how to fix a hole in jeansNow turn the pants all the way inside out. With a straight stitch, sew around the perimeter of the patch, about 1/4 of an inch in from the edge of the patch. This will reinforce the adhesive on the edge.

how to fix a hole in jeansAll sewn into place, you should be able to wash these pants over and over and the patch won’t begin to peel on the edges or completely come off.

how to fix a hole in jeans On the front side, it’s nearly impossible to see the stitching on the edge of the patch.  With a zig zag stitch sew around the hole again to reinforce the patch and the fabric around it.

how to fix a hole in jeansAnd you’re all finished, the hole in your jeans is fixed and ready to wear again!

Thanks for following along, comment if you have any suggestions, success stories other techniques to share.

Altering a jumpsuit

Recently I was asked to alter a jumpsuit for some women from a pie baking company.  They always wear jumpsuits to protect their clothing from the messy job of baking. She had found Berne jumpsuits to be the closest fitting for women, but they still needed alterations to look more girly and less boxy. Here’s the original jumpsuit, designed for a man:

mens-jumpsuit-front-altering-a-jumpsuit

mens-jump-suit-back-altering-a-jumpsuit

We decided to take width out in the chest area, taper the legs and shorten the leg length. Here are the step by step instructions on altering a jumpsuit.

Steps to altering a jumpsuit:

altering a jumpsuit

We started with the chest area. The armpit seam is the easiest place to begin when altering a jumpsuit or a shirt. While the jumpsuit was on the wearer, we marked with safety pins which areas needed taking in and how much. Make sure to have the wearer move around to make sure they can still move comfortably after the changes have been made. I’ve found that safety pins work better than straight pins when marking because they won’t fall out when the garment is being taken off- unmarking your place and they won’t stick into the wearer either.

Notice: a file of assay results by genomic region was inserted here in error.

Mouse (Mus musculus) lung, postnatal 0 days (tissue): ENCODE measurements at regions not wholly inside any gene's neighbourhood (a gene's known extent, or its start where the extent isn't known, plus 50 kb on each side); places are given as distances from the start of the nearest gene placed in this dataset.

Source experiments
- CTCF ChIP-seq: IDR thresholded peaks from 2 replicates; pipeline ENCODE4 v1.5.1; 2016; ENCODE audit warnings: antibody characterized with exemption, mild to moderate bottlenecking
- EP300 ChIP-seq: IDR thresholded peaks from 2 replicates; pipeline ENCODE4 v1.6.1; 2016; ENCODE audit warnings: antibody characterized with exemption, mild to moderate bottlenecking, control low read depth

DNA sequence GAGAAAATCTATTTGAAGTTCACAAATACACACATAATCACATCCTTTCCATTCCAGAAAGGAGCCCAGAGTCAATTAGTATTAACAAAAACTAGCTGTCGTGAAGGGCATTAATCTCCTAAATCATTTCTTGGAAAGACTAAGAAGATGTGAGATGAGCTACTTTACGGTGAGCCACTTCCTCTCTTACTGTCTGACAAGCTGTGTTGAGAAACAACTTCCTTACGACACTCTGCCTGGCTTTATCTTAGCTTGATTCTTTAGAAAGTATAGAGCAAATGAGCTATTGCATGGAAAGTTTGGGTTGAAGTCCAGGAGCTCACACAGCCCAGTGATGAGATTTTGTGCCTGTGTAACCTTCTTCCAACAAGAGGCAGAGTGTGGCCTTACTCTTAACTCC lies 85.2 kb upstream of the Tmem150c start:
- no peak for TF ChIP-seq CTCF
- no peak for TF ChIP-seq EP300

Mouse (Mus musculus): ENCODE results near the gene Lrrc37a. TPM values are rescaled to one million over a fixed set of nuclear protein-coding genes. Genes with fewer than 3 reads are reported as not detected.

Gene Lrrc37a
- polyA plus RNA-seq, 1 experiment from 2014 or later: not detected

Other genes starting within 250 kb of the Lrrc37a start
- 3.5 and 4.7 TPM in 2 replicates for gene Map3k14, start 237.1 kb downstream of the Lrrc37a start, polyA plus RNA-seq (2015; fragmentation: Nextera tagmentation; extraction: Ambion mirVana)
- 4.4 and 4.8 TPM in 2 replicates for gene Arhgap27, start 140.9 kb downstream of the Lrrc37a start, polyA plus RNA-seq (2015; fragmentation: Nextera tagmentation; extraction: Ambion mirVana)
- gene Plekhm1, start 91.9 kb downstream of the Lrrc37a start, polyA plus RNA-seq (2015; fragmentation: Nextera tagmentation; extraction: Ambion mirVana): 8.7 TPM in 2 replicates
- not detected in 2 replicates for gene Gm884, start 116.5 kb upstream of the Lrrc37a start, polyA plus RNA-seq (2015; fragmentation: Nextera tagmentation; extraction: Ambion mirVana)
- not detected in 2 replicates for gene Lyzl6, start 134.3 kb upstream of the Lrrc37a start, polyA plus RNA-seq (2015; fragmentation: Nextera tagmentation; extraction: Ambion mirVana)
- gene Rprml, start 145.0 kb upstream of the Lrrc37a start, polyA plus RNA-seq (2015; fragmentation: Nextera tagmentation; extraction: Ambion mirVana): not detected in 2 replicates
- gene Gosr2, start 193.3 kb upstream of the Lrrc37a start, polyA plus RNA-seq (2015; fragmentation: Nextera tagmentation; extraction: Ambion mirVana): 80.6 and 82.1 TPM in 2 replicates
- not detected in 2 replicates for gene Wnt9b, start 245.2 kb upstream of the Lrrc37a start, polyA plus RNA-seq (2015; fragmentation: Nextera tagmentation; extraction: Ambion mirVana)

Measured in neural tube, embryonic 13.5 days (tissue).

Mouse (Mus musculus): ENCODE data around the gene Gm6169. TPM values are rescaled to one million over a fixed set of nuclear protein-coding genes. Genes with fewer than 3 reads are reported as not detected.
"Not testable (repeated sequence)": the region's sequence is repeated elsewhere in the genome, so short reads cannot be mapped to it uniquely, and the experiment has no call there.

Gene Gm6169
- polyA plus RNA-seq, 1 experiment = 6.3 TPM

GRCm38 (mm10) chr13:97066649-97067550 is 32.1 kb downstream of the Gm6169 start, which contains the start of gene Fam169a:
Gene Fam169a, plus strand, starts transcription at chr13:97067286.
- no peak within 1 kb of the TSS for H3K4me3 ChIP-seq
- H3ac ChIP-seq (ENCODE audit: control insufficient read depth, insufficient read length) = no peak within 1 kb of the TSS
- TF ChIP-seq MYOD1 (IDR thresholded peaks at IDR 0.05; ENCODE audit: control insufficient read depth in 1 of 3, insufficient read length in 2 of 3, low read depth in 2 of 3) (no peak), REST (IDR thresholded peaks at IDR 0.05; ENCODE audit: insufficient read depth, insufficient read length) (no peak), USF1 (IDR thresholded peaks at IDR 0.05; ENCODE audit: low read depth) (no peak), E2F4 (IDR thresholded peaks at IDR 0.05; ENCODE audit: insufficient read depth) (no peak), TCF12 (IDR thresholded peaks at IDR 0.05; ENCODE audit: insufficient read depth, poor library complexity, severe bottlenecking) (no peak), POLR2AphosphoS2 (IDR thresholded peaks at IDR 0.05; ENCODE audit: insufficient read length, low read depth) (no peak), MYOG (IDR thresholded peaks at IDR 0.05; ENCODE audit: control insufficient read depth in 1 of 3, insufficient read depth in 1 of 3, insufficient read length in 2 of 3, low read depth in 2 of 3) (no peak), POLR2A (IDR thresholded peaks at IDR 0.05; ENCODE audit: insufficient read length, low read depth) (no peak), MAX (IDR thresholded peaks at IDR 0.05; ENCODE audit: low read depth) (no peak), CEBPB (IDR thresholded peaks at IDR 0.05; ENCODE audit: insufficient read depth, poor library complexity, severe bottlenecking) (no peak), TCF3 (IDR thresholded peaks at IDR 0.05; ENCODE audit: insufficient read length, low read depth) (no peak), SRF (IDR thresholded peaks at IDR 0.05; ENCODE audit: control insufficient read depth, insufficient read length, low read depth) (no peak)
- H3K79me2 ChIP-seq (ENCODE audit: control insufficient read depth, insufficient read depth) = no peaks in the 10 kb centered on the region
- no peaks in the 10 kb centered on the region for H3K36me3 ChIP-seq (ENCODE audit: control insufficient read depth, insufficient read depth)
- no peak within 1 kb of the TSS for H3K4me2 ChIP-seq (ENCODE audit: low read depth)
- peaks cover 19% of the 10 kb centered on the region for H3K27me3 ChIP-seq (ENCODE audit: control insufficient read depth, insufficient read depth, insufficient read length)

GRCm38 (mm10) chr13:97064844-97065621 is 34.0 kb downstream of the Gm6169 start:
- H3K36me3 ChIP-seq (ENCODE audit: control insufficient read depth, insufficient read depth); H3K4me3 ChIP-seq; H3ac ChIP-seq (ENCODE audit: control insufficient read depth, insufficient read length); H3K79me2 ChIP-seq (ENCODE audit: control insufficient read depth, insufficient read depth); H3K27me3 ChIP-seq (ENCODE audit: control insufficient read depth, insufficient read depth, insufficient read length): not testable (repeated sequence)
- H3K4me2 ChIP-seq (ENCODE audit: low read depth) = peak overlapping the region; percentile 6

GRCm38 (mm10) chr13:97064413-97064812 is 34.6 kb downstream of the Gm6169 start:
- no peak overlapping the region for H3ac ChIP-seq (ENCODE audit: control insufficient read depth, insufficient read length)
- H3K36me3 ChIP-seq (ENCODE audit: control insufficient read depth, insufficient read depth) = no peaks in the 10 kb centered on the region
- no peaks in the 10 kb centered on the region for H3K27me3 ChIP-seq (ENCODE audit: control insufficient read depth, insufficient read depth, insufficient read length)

altering a jumpsuit

Once the markings have been made, use a ruler and chalk to mark the exact amount to be taken in. I measured in at least 3 places in this case- by the sleeve, the armpit and just above the waist.

altering a jumpsuit

Take note of the measurements- you will need them to mark the other side of the jumpsuit and when you turn the jumpsuit inside out and remark where the actual sewing and trimming will take place.

altering a jumpsuit

altering a jumpsuit

Once you have taken note of the measurements, remove all of the safety pins.

altering a jumpsuit

Turn the jumpsuit inside out and re-mark with the chalk the previous measurements and where the side seam will be taken in. Do this on both sides of the jumpsuit.

altering-a-jumpsuit-3

Once the markings have been made, flatten out the front and back sides of the jumpsuit to make sure the existing seams are flat and to avoid any puckering as sewn, then pin along the chalk line to be stitched.

altering a jumpsuit

Follow the chalk line removing the pins before you sew over them (sewing over pins in very bad for sewing machines!)

Tip: It’s more important to sew in a nice straight line than it is to follow the chalk lines exactly.

altering a jumpsuit

When you are satisfied that the new side seam is exactly where you want it, trim away the excess fabric, cut so that you leave about 1/4 of an inch of fabric from the new seam.

altering a jumpsuit